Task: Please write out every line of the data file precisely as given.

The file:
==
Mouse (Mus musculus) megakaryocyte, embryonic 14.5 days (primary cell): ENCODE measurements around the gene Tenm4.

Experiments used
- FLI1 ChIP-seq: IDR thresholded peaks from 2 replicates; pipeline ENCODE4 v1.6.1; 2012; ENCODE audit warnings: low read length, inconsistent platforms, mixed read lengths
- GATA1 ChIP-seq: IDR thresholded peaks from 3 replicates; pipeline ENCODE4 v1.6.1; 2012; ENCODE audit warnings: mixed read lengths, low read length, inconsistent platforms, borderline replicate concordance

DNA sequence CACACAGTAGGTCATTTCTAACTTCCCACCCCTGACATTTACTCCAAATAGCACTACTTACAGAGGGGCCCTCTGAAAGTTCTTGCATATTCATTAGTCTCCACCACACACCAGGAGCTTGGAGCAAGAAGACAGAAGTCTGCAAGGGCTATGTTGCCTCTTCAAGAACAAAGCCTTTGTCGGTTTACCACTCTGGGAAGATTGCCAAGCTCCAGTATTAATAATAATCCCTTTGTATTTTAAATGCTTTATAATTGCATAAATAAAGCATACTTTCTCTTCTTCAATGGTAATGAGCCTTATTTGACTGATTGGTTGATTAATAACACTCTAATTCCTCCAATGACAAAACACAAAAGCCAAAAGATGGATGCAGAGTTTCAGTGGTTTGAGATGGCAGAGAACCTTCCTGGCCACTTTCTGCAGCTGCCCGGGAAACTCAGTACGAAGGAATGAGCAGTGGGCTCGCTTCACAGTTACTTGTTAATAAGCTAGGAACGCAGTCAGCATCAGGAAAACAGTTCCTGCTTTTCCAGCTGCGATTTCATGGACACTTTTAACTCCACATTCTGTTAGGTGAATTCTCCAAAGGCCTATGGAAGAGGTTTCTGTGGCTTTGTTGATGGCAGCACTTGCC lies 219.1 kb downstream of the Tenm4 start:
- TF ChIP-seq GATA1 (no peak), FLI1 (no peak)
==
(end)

Mouse (Mus musculus) megakaryocyte, embryonic 14.5 days (primary cell): ENCODE measurements around the gene Tenm4.

Experiments used
- FLI1 ChIP-seq: IDR thresholded peaks from 2 replicates; pipeline ENCODE4 v1.6.1; 2012; ENCODE audit warnings: low read length, inconsistent platforms, mixed read lengths
- GATA1 ChIP-seq: IDR thresholded peaks from 3 replicates; pipeline ENCODE4 v1.6.1; 2012; ENCODE audit warnings: mixed read lengths, low read length, inconsistent platforms, borderline replicate concordance

DNA sequence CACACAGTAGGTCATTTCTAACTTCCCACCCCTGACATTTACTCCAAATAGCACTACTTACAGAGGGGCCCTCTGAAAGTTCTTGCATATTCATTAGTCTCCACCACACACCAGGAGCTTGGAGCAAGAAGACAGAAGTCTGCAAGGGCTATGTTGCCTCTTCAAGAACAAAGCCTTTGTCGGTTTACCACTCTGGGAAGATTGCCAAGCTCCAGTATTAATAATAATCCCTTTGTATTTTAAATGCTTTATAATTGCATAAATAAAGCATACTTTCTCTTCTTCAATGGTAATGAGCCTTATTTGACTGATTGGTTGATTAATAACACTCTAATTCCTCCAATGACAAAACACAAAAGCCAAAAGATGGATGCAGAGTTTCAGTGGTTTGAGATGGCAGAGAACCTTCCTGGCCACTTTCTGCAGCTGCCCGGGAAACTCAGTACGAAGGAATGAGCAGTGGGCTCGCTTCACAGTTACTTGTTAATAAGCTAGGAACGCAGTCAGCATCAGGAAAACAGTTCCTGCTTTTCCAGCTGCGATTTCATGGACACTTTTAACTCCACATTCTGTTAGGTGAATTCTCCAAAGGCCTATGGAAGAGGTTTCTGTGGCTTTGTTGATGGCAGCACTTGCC lies 219.1 kb downstream of the Tenm4 start:
- TF ChIP-seq GATA1 (no peak), FLI1 (no peak)